From intern to design director: Karun Agimal.

Striking the right balance between humility and confidence is essential if you want to be a good leader. From intern to design director, Karun retraces his career with us, reflecting on how far he’s come on his journey to be the best designer he can be.

No matter where you are in your career, there’s always room to learn. A remarkable ability to grapple with new ideas and adapt has helped Karun rise through DixonBaxi, going from an intern to a design director in just five years.

After studying Graphic Communication at Birmingham Metropolitan College, Karun moved to London to further his education at the London College of Communication. Though he had applied to study art, he embarked on a different path when his teacher recognised his flair for graphic design and suggested he digitise his work. Things fell into place one after the other; he chanced upon an internship opening at DixonBaxi, and having been captivated by the studio’s work with Premier League at the time, he decided to apply. 

Karun sought an environment that would nurture his work from the start. His ambition paid off. “At first, there is a sense of autonomy, of not shying away from making mistakes,” he says, “And when you find the right idea, it’s about not being afraid to really get behind it and back yourself up.” His mentors pushed him to succeed by teaching him how to structure his time, work efficiently without sacrificing quality, and tell stories effectively and beautifully. 

“It’s important to have a bit of your own identity in your design and craft. And that’s something that you need time to hone.”

As an intern and a junior, “being mega humble around the experts and the level of talent around [him]” helped Karun learn quickly and widely. He recalls going to Senior Designer Harry Ead (now DixonBaxi’s creative director) for feedback, mentioning that Harry’s willingness to help and collaborate is something that he’s tried to emulate in all his roles.

“My first projects were for British Land. Then I worked on History Channel, some PlayStation stuff… Medi1, which is a Moroccan broadcasting channel,” he recalls. “And I'd bounce around doing the smallest tasks as well; things like hanging up work, helping in the studio, and setting up meeting rooms.”

To progress, he needed to take on greater responsibilities. He was increasingly involved in client meetings, creative output, and got to own bigger parts of projects, citing the rebrand of the iconic AC Milan club as a highlight. In his most recent project as a design director, he helmed the creation of MAX, the high-profile streaming platform born from Warner Bros. Discovery. “Leading MAX was a massive undertaking. There was an incredible opportunity to showcase the brand as the entertainment titan that it is, but that also meant there was a huge weight to every decision we made.”

“It was never a matter of asking for permission, but rather proving that I’m ready for more by elevating my work and letting the quality of the designs speak for themselves.”

The early years were full of challenges that taught him the balance between learning to lead projects while developing his personal style. The answer was focusing on what he excels at. “If I’m not so good at writing, then I’ll become an amazing designer. I’ll push myself to enhance the skills that I do have.” By knowing his strengths, Karun could better understand how to lead a team and when to delegate. “The good thing,” he adds, “is that no one expects you to wake up one day and suddenly have all the answers. You don’t wake up a finished article.”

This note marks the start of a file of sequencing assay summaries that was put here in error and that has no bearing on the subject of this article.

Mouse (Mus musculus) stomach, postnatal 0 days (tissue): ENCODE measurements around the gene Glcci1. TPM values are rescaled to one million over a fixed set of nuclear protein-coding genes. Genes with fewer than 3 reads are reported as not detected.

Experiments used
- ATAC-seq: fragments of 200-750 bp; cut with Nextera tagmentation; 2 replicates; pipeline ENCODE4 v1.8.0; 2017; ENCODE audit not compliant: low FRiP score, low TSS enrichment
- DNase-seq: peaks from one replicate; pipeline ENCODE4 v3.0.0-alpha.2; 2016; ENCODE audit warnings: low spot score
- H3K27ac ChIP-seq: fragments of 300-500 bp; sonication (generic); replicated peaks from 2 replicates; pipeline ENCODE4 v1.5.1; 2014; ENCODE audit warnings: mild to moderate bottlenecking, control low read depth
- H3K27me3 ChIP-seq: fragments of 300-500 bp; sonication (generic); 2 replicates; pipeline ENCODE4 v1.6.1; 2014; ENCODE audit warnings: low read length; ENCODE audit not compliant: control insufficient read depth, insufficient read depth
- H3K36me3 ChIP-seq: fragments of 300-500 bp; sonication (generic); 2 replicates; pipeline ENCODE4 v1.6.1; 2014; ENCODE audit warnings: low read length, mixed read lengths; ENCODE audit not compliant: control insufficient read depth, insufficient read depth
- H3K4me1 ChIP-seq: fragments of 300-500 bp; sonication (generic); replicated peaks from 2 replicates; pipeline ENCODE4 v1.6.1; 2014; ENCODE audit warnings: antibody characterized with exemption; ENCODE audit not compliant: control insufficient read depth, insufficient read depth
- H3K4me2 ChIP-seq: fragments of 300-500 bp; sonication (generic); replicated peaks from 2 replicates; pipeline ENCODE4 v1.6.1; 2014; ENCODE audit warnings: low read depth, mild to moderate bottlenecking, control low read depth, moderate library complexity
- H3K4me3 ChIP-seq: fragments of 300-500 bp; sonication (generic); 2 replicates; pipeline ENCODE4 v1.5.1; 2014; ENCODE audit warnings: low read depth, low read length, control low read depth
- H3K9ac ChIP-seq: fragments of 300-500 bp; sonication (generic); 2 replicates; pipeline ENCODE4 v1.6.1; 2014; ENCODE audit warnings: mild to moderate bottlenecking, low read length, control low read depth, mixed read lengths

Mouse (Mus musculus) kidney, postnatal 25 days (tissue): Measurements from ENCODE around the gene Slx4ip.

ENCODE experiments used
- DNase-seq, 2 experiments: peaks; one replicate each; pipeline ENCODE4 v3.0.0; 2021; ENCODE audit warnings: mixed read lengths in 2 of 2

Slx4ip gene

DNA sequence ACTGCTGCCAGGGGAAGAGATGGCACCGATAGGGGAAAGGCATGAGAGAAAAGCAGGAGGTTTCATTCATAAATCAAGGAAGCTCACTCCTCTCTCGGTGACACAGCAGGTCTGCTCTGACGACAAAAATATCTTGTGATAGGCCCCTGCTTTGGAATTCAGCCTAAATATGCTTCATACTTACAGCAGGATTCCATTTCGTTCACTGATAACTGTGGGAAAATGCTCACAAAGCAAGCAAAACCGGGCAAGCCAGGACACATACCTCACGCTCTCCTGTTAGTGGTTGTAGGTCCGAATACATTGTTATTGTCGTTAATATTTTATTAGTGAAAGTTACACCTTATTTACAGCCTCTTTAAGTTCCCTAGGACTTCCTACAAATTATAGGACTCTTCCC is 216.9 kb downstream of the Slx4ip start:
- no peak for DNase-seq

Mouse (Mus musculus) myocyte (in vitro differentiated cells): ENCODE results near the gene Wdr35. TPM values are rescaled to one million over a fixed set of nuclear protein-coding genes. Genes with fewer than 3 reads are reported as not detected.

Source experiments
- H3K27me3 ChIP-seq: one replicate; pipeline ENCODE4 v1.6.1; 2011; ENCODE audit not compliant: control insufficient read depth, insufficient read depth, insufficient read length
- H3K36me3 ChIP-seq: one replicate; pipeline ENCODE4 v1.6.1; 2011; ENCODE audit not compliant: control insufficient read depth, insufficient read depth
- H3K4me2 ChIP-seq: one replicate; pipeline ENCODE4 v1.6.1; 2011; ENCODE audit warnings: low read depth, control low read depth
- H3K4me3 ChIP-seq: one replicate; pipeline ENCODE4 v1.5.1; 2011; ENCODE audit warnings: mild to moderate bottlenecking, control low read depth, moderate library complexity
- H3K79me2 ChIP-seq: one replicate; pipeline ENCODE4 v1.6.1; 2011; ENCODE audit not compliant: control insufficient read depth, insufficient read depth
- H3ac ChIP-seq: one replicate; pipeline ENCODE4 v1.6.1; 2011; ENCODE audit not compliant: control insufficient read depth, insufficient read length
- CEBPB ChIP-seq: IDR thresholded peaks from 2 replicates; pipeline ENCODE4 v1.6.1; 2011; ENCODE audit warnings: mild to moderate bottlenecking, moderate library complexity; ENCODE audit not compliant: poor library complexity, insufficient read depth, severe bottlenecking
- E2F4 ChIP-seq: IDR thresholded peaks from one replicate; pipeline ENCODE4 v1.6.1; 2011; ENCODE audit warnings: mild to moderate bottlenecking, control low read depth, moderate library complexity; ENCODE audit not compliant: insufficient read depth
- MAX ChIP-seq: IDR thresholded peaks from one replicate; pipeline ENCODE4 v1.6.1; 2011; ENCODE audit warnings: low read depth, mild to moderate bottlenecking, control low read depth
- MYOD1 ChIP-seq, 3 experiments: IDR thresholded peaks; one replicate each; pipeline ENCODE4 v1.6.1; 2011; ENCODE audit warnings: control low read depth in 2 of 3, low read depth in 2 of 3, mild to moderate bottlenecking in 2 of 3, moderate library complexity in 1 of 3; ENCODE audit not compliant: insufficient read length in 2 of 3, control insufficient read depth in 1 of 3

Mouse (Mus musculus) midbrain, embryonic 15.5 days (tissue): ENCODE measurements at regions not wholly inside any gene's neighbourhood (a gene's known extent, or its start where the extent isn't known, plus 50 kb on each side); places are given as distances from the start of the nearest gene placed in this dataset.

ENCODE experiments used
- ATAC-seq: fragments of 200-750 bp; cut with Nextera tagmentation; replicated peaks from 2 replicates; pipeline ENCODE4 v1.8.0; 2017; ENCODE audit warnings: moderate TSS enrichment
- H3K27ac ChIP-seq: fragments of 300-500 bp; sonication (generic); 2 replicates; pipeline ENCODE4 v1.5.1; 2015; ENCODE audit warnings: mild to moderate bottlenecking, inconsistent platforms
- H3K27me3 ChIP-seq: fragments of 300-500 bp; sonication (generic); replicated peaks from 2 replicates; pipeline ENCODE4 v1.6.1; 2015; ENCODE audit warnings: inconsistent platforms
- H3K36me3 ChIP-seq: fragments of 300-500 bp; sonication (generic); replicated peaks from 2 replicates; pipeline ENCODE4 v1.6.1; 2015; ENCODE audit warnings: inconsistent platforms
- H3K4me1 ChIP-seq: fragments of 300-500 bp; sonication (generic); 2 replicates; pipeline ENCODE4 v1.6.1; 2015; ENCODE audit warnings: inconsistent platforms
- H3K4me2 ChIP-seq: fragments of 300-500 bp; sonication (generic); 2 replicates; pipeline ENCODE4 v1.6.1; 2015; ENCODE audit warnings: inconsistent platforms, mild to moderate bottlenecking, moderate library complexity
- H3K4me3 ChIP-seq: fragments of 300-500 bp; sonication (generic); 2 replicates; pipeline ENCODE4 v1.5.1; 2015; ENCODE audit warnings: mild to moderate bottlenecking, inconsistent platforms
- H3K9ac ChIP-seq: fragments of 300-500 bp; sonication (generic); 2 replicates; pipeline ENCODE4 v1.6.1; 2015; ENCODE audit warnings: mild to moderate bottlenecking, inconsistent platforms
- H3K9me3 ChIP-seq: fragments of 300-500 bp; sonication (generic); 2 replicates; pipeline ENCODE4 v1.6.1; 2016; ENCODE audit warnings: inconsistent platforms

Each step in Karun’s career “came with a sense of expectation”. Even as a  design director, he admits the weight of the responsibility on his shoulders can be daunting. “I love and embrace the challenge every day, but it’s still intimidating at times.” It’s ultimately the idea of succeeding as a team that keeps him motivated; he wants to push others to succeed in the same way they’ve put their faith in him. “Talent is only one part of the job,” he says. “It’s the people around me, and the drive to do things well so that the whole team does well, that really pushes me.”

“Sometimes, you fall into the right idea just by giving it a go.”

Karun describes his working style as intuitive. He talks about daring to explore every idea, no matter how loose or unconventional. It’s especially in these moments that the importance of collaboration shines through. Bouncing ideas off each other is a quintessential part of studio culture; you have to give ideas the space to form before distilling them into concepts you can refine. “Everyone has different ways of seeing, but we have to make something that everyone sees the same vision in, so it’s important to strike that balance.” 

“I ask myself a lot of ‘what if’ questions. What if it could be like this? What if it doesn’t have to be like that? We have to be careful not to fall into familiar tracks.”

Getting to where he is today wasn’t easy, and Karun opens up about managing his dyslexia. “It’s something that I always used to think of as a hindrance. But through practice, I’m learning to work around and with it.” In fact, it’s become another motivator. Karun wants to prove to himself and to those with similar experiences that, with the right tool, you can flex your working style to suit your needs and strengths.

“I’m a Design Director now, but I’m still figuring things out, still learning how to put my identity into my work.” With each step in his career came a shift in mindset and approach, but his curiosity and zest for improvement never changed. “I always want to push my work to the furthest it can go. I want to be proud of my work.”  For aspiring creatives, he gives this advice: “Find what you want to do, even if it takes you five years, or ten. Just stick to it. This goes out beyond design. And no matter what goal you’re working towards, don’t forget to enjoy the ride.”